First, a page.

ANCHORAGE - The haze that crept into Alaska in the last few days, making Anchorage appear more like Los Angeles on a smog-filled day, is not what you might think. It is smoke and dust from Russia.
The smoke is coming from Russian wildfires, and the dust is from sandstorms in Mongolia's Gobi Desert. Satellite images prove it, showing a whitish-yellow haze stretching east from China and Russia into Southcentral Alaska.
Gerry Guay, manager of the state's Air Monitoring and Quality Assurance Program, said the haze has covered a fairly extensive area, going from Fairbanks to Kodiak, and from Valdez to the Aleutian Islands.
"It's one of the biggest clouds of dust I've seen on the satellite images in a while," Guay said. "It covered a fairly extensive area."
Sand storms in the Gobi Desert are common this time of year, but the storms are particularly bad this spring, said Catherine Cahill, a researcher with the Alaska Volcano Observatory.
Local dust kicked up by vehicles or construction can contribute to low-altitude air problems, but it generally doesn't rise enough to obscure mountains, Guay said. For that to happen, high winds are needed to fling dust into the air.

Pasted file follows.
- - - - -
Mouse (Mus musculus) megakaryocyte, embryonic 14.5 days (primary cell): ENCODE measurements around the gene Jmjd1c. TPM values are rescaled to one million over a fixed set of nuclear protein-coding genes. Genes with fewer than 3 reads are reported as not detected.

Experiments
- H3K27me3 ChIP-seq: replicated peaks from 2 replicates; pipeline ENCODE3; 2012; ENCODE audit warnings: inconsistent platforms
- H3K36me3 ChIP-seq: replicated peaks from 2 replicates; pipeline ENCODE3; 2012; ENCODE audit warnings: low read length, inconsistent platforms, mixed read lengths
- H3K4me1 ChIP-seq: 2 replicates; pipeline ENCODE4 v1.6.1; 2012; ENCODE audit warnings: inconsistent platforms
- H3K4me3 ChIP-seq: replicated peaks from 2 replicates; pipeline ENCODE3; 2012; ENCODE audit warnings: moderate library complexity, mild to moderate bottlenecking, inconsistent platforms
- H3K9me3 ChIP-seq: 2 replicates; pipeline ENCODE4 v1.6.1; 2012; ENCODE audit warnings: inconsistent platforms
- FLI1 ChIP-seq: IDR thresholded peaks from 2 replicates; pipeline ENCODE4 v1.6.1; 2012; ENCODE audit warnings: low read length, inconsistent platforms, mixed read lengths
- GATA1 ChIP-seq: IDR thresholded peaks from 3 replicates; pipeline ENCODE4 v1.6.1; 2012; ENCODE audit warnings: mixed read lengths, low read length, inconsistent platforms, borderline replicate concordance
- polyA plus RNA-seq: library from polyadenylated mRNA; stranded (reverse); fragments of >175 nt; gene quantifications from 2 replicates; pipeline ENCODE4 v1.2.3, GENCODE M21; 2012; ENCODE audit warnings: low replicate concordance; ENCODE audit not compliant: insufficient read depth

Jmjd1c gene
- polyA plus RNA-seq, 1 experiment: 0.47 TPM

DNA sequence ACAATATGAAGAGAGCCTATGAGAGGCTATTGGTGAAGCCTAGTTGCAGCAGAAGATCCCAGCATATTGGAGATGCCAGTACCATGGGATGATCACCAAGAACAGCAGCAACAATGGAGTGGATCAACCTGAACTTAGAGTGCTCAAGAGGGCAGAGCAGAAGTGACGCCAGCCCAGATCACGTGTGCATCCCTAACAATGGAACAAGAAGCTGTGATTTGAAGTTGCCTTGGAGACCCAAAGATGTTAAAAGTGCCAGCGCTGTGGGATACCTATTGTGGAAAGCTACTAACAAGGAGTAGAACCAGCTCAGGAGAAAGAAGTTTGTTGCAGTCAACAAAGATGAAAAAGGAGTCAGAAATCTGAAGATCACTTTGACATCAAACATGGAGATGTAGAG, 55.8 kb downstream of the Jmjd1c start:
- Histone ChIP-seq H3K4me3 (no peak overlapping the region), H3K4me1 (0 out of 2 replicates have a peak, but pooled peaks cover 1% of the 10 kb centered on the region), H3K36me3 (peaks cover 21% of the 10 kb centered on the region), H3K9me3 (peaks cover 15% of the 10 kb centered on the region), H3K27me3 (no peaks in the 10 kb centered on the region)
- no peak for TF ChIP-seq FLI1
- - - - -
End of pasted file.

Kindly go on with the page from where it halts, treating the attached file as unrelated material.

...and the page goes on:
Those strong winds arise during sand storms in the Gobi Desert that often assault neighboring areas with drifting grit dubbed Kosa, meaning "yellow sand," by the Japanese, whose islands it frequently crosses, Cahill said.
Such storms are common through April and May, and the dust routinely reaches Alaska and beyond, she said.
"Pretty much every spring, we get a huge amount of dust from the Gobi Desert. Some years we get more dust than others. This is definitely a worse year," Cahill said.
But not the worst in recent years. The spring of 2001 was the fourth-dustiest on record in Asia, with dust particles drifting across the entire U.S. and even into Greenland, Cahill said.
The Itar-Tass news agency reported this week that more than 100 forest fires were burning in four regions of Russia. The massive fires got started last week.